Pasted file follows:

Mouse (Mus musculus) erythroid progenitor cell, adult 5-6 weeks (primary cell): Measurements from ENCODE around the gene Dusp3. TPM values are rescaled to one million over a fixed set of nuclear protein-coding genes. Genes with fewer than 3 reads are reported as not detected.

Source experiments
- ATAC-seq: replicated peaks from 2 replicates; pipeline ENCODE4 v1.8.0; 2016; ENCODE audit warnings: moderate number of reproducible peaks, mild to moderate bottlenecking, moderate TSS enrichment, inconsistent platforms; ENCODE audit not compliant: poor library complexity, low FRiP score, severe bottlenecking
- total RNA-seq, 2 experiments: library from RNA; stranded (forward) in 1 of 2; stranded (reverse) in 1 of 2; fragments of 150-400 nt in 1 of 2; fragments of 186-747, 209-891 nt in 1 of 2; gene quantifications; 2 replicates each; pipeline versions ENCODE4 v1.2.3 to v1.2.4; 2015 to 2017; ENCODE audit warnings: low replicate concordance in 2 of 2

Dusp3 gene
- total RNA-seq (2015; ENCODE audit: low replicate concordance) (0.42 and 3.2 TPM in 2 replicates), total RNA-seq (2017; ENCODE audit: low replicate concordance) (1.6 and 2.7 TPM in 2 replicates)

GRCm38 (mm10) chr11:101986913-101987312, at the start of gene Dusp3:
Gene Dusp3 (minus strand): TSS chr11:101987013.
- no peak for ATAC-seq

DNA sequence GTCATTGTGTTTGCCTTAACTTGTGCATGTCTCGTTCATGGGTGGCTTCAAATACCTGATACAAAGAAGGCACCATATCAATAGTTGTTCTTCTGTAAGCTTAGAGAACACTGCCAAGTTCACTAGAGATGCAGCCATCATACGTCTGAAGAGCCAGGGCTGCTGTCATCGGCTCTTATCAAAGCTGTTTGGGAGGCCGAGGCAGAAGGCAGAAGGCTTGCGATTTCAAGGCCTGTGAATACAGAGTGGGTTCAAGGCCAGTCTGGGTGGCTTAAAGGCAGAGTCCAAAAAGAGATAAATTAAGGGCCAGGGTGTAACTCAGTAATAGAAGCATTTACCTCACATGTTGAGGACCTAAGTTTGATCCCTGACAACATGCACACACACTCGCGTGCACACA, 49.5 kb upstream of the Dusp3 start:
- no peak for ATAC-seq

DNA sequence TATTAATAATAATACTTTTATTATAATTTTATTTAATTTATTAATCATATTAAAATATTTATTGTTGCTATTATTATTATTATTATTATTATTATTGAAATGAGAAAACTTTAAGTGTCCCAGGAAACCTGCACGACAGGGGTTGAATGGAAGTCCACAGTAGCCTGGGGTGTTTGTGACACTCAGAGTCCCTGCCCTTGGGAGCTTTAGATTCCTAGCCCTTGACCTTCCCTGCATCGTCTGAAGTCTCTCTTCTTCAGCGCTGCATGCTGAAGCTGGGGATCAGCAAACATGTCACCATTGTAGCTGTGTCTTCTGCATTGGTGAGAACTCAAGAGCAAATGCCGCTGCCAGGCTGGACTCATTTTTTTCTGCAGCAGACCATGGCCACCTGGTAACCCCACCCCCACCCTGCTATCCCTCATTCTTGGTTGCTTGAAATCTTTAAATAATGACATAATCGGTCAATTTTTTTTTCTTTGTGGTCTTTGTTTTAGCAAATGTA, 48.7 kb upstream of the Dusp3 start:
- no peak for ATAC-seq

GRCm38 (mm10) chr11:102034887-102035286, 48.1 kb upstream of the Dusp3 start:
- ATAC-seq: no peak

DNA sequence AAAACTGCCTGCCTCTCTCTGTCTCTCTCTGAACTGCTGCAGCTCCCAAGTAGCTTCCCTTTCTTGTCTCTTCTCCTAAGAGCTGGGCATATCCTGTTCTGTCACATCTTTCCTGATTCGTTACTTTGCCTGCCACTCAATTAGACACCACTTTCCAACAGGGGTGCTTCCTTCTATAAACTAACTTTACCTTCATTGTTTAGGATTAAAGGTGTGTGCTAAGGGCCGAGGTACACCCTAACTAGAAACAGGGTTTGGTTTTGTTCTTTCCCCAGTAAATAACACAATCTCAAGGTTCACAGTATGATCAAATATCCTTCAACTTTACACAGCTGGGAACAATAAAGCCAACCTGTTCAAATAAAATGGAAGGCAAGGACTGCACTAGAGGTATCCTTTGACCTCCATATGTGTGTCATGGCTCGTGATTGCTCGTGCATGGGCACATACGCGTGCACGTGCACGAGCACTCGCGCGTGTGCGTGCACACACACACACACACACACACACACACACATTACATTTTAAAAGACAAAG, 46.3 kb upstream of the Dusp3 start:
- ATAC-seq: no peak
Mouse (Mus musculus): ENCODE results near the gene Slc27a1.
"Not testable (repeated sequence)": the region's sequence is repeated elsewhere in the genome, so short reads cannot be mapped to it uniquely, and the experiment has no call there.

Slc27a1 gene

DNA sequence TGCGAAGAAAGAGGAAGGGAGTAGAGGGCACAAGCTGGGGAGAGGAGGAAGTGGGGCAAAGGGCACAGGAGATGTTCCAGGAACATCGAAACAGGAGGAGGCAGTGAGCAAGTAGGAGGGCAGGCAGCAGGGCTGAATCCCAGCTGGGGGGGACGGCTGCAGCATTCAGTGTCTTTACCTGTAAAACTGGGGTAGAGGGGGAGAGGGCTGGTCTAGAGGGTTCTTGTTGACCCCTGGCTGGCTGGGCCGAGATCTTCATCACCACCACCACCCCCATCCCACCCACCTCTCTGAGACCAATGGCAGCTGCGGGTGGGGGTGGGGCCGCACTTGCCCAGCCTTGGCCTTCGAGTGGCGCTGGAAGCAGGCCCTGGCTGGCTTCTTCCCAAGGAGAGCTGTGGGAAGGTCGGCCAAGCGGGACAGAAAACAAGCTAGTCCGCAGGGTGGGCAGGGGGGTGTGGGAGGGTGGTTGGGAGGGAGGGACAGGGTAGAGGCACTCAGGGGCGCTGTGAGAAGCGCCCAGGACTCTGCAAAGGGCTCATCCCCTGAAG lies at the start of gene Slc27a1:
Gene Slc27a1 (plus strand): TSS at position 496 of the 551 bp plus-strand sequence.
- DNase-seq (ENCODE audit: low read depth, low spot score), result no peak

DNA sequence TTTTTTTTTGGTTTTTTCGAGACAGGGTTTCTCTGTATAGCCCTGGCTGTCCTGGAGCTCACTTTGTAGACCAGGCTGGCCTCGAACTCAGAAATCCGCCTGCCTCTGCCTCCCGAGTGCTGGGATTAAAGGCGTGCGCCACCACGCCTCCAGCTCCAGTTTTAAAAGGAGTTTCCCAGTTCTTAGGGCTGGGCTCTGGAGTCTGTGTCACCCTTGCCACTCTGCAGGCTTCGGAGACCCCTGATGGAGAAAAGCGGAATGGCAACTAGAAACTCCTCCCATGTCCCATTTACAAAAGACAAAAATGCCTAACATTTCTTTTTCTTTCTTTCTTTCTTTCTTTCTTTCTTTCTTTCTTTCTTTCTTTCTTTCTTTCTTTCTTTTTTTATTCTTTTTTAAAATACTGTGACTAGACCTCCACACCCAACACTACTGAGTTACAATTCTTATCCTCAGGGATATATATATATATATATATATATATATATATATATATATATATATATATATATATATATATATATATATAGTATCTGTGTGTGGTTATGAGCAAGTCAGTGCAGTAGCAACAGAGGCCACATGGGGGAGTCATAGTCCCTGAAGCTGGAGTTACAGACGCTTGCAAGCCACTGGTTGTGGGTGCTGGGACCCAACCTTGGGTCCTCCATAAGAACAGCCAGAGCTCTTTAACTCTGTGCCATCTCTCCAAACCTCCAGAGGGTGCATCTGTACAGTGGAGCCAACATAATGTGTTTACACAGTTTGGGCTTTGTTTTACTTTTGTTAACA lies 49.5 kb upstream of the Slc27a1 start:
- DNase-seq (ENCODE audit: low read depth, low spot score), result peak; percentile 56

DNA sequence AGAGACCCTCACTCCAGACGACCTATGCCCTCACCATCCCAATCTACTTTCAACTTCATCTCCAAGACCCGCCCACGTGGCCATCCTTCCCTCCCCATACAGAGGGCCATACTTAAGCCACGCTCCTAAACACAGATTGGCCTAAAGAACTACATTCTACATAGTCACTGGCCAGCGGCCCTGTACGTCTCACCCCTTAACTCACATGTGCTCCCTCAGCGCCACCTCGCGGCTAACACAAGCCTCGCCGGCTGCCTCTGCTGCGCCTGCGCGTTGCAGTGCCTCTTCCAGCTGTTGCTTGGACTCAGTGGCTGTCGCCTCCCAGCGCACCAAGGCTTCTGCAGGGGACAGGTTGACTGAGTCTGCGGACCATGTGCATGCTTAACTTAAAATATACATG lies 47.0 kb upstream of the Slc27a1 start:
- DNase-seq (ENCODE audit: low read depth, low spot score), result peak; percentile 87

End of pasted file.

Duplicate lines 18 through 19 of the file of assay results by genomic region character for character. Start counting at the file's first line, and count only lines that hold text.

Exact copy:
Mouse (Mus musculus): ENCODE results near the gene Slc27a1.
"Not testable (repeated sequence)": the region's sequence is repeated elsewhere in the genome, so short reads cannot be mapped to it uniquely, and the experiment has no call there.